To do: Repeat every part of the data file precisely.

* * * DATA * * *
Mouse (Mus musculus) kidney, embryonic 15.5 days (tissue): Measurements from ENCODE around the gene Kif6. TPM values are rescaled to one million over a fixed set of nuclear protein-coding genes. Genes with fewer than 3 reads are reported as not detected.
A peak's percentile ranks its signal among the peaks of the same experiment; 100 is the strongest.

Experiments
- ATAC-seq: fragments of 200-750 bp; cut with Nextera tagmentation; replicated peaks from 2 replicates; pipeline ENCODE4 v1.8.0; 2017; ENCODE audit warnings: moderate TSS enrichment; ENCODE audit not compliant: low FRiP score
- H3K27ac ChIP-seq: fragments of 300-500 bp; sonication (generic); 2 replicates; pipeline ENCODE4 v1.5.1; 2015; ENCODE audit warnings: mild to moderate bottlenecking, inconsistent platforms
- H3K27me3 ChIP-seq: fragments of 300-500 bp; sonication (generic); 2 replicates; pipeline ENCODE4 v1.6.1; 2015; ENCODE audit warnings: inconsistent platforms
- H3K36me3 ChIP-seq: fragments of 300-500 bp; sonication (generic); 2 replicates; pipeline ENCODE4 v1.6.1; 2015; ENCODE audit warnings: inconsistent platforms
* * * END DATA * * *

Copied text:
Mouse (Mus musculus) kidney, embryonic 15.5 days (tissue): Measurements from ENCODE around the gene Kif6. TPM values are rescaled to one million over a fixed set of nuclear protein-coding genes. Genes with fewer than 3 reads are reported as not detected.
A peak's percentile ranks its signal among the peaks of the same experiment; 100 is the strongest.

Experiments
- ATAC-seq: fragments of 200-750 bp; cut with Nextera tagmentation; replicated peaks from 2 replicates; pipeline ENCODE4 v1.8.0; 2017; ENCODE audit warnings: moderate TSS enrichment; ENCODE audit not compliant: low FRiP score
- H3K27ac ChIP-seq: fragments of 300-500 bp; sonication (generic); 2 replicates; pipeline ENCODE4 v1.5.1; 2015; ENCODE audit warnings: mild to moderate bottlenecking, inconsistent platforms
- H3K27me3 ChIP-seq: fragments of 300-500 bp; sonication (generic); 2 replicates; pipeline ENCODE4 v1.6.1; 2015; ENCODE audit warnings: inconsistent platforms
- H3K36me3 ChIP-seq: fragments of 300-500 bp; sonication (generic); 2 replicates; pipeline ENCODE4 v1.6.1; 2015; ENCODE audit warnings: inconsistent platforms